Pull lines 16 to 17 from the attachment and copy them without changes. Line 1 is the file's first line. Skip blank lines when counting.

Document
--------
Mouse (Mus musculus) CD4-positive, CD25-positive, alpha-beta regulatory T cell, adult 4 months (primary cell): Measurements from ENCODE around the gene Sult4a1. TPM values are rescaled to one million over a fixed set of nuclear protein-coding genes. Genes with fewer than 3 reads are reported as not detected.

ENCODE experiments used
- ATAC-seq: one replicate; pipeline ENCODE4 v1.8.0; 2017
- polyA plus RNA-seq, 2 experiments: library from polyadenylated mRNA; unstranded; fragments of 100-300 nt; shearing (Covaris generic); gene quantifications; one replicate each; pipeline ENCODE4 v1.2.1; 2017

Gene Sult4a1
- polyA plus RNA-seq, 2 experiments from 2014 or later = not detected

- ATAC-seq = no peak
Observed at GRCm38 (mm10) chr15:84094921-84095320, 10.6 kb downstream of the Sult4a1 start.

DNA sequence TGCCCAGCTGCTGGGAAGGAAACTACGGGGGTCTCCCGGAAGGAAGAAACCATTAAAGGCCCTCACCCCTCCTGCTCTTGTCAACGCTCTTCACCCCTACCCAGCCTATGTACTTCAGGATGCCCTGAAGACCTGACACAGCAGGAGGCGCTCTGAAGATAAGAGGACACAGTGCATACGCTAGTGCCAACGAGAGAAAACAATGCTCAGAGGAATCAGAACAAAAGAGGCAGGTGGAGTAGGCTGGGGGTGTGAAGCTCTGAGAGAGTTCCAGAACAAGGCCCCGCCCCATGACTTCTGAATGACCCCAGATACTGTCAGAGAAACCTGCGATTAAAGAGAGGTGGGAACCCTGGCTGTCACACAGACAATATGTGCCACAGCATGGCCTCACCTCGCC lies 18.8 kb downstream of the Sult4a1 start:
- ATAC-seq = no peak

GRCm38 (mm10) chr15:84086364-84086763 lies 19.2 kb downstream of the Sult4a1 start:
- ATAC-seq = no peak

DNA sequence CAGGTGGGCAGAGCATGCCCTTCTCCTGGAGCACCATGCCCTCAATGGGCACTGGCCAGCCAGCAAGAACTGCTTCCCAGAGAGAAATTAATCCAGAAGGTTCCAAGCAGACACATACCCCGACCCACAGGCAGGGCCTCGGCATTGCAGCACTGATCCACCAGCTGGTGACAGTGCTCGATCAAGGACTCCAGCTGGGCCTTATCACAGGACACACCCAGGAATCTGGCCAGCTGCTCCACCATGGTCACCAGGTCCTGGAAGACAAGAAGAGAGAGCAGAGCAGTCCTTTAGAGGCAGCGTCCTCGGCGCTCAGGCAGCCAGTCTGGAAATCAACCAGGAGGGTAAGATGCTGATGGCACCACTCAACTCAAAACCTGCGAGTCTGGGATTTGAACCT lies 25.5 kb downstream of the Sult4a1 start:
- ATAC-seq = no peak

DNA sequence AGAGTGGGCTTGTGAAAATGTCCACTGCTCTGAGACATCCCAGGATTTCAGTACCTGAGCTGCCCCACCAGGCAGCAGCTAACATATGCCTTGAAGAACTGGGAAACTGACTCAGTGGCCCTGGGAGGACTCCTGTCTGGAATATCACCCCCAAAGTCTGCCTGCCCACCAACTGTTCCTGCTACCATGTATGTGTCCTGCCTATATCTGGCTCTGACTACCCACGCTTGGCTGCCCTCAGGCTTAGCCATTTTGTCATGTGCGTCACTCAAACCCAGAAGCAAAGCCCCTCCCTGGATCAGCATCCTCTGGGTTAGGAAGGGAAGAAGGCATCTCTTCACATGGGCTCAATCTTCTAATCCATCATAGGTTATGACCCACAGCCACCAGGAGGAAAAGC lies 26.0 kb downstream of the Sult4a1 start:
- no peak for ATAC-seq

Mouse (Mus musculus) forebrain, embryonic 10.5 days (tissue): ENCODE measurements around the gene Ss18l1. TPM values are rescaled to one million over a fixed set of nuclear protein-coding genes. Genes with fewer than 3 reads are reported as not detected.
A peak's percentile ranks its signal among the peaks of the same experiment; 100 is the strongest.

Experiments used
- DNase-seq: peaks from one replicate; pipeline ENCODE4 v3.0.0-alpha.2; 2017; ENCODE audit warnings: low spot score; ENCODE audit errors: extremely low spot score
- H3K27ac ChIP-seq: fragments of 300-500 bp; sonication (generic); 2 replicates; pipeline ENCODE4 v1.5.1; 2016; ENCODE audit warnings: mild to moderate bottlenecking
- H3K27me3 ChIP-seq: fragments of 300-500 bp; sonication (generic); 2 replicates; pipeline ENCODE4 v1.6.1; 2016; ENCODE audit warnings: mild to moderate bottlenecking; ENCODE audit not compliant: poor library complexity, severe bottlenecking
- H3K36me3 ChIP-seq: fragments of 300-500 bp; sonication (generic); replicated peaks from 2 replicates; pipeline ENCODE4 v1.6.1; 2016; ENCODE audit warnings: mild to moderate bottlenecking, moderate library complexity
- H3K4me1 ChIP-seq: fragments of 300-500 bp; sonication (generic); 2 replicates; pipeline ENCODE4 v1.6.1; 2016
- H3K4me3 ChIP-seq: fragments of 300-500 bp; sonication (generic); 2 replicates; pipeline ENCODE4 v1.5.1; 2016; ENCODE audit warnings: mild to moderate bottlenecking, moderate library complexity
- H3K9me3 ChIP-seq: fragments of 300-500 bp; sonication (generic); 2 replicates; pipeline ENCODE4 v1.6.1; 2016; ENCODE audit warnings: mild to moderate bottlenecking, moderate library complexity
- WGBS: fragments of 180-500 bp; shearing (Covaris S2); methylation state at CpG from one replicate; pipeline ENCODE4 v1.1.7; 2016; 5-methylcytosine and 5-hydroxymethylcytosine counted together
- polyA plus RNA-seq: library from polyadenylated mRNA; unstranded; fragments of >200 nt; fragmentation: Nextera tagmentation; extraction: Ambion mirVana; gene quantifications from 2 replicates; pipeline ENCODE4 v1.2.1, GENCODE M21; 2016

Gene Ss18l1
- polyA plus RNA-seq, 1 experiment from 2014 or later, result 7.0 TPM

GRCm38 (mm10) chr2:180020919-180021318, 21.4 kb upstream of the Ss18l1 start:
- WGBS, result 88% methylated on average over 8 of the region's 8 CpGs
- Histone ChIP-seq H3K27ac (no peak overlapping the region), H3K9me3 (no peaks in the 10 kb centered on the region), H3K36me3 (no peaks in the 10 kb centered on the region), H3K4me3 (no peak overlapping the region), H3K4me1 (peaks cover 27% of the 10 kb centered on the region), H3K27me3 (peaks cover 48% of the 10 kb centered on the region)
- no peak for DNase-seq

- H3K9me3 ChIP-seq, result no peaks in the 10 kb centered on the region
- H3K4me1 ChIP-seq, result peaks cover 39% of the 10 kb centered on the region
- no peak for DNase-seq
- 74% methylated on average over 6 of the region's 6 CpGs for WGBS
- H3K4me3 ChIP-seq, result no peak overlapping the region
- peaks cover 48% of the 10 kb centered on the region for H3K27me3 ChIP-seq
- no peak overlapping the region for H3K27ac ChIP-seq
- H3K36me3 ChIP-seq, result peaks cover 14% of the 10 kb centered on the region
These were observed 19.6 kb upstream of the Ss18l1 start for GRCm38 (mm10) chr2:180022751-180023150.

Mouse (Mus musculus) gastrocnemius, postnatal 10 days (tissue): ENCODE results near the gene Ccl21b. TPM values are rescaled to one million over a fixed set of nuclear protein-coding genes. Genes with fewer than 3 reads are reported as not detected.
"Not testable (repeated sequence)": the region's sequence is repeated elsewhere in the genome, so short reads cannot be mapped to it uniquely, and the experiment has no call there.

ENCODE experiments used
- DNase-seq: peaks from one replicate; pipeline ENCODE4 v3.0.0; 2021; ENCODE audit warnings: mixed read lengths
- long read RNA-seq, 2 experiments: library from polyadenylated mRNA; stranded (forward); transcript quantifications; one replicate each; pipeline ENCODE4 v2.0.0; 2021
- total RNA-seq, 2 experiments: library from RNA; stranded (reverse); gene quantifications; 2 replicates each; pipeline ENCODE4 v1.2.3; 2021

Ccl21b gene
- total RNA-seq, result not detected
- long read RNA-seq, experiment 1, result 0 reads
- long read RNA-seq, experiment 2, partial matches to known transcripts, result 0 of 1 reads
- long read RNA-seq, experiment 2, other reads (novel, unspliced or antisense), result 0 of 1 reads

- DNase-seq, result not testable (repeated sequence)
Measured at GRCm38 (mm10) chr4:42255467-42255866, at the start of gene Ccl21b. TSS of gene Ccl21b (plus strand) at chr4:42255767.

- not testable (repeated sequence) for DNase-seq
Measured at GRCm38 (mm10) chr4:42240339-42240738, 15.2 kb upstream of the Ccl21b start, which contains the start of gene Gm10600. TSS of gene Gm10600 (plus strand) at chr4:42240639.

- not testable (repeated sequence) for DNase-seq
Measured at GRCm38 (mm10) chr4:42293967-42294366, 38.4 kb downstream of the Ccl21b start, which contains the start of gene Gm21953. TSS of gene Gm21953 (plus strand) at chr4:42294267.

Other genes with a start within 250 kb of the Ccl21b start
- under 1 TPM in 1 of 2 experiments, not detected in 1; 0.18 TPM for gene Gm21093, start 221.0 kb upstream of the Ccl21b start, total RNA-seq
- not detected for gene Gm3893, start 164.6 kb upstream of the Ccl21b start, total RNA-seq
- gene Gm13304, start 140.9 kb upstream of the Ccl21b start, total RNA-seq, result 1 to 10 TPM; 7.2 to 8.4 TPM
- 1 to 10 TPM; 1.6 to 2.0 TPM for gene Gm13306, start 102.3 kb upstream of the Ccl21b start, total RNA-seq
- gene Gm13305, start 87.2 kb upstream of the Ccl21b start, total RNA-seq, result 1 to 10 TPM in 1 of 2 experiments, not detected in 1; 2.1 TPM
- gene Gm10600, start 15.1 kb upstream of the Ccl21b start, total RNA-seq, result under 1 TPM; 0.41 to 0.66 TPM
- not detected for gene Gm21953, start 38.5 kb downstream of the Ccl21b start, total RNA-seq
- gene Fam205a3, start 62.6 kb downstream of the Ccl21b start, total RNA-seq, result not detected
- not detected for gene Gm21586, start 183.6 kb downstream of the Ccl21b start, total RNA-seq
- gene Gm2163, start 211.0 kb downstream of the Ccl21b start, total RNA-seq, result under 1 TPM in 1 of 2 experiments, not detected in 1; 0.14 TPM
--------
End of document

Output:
- no peak for ATAC-seq

Mouse (Mus musculus) forebrain, embryonic 10.5 days (tissue): ENCODE measurements around the gene Ss18l1. TPM values are rescaled to one million over a fixed set of nuclear protein-coding genes. Genes with fewer than 3 reads are reported as not detected.